This time of year means music conference after music conference. For an indie musician, this means countless opportunities to learn and network. Singer and songwriter Elaine Romanelli shares the second installment of three on how to get the most out of music conferences with tips from our friend, publicist Ariel Hyatt.
Music conferences are in full swing this time of year. While I am sure that many of you are super excited for events like the Indie Artist Summit in Nashville this weekend, I want to bring to your attention another amazing conference coming up this week. This year's Folk Alliance International Conference brings over 3,000 attendees per year and is sure to deliver some great insights into taking your career to the next level. With conference season gearing up, Elaine Romanelli shares in the first of this 3 part series how to get the most out of music conferences from PR powerhouse Ariel Hyatt.
When you are an independent artist, making an album is a feat in itself. All of the months of planning, writing, recording can be enough to occupy all of your energy. Now that the project is done, it is now time to market and release your album. But how do you know when is the right time to set your album out for release?
Music provides many benefits to your overall well-being. It can give you that extra boost in the morning to get the day started. It can relax you at the end of a long day. It can set the mood for your next party or help you get through your next breakup. But how does music impact children? Dixie Somers explains in this article how learning music as a child can be a vital part of their brain development.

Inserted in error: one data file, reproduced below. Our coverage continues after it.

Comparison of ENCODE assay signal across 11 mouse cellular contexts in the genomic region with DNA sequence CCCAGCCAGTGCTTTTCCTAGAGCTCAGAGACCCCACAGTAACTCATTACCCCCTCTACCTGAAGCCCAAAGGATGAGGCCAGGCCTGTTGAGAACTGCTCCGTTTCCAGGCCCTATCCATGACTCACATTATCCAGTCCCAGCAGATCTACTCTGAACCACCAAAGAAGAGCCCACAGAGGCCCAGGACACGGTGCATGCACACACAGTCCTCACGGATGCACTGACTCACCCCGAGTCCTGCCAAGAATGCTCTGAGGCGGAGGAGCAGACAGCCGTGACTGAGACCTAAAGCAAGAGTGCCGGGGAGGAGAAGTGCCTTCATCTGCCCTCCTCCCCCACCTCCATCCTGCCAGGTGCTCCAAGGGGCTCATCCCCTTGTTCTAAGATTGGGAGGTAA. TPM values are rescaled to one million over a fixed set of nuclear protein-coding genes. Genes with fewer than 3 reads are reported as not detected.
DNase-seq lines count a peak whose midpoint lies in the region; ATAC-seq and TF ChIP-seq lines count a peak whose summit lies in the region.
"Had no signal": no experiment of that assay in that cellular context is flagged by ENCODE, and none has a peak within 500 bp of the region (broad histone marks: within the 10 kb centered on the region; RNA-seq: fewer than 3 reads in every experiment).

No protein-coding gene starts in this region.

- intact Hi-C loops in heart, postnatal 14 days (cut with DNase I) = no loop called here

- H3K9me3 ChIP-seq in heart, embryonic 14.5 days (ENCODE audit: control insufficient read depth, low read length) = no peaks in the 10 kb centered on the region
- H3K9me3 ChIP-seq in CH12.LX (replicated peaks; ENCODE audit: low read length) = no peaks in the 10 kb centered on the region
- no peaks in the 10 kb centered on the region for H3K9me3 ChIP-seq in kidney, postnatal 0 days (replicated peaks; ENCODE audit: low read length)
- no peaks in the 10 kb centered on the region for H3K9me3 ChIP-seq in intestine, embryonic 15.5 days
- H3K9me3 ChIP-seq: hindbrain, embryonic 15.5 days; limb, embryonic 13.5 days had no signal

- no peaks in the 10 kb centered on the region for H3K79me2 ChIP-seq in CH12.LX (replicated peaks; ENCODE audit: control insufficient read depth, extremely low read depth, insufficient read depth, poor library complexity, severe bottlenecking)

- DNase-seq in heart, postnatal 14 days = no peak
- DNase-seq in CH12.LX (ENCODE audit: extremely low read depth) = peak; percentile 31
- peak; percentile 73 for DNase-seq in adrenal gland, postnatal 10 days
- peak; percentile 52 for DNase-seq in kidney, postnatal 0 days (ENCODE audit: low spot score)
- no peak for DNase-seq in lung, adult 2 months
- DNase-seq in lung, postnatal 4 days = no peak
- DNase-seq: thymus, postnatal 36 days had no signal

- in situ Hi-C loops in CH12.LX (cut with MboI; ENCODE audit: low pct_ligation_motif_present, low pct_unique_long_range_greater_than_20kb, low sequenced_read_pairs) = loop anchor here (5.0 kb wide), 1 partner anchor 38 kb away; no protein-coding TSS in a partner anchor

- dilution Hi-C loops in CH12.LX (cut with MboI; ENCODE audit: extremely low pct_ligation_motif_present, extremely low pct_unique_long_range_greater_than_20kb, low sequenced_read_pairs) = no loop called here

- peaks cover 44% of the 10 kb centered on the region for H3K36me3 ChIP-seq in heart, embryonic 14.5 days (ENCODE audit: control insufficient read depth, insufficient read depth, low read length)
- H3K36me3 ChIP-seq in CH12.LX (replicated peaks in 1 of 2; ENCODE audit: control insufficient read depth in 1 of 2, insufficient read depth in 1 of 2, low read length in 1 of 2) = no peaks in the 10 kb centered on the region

In music, creative juices can get stifled the moment we mention the legal matters that come associated with it. As much of a drag it can be, the law can be of much benefit to your next project. In the world of hip-hop, many artists like to feature other artists on their songs to enhance the overall sound. But in the age of DIY artists doing everything on their own, many legal issues arise when proper steps aren't taken to protect all parties involved. In this article, TJ Bear shares tips and tactics to make sure that buying your next rap feature doesn't turn into a legal nightmare.
Being an independent musician can often feel like you are doing things all alone. But there is solidarity for independent musicians. Music Conferences can be a very great way to meet with other artists, share tricks of the trade and learn from amazing industry veterans. If you are looking for the perfect music conference, look no further because this year's Indie Artist Summit in Nashville, TN will be an amazing experience you do not want to miss. Check out what the founder of the conference, Dave Kusek, has to say about the Indie Artist Summit.
As an artist, touring can be the heart and soul of getting your music out to the masses in the most personal way possible. But venues, like any other business, want to make a profit. So, talent buyers spend a lot of time vetting artists that will pack their venues. What are they looking for and how can you make sure you have everything you need to play at the venue you want? Brandon Waadenburg gives an in-depth look into the world of music venues and how you can come out on top when you are looking for your next gig.
Today it seems that everyone can place a song out on the internet and call it "promotion." However, because everyone has the accessibility to post anything on the internet, there are a lot of duds that miss the mark on promoting properly. It is important to remember that everything that you put on the internet is a representation of your brand as an artist. Music veteran Andy Gordon reminds us in this article to get back to the basics in promoting your music on the internet.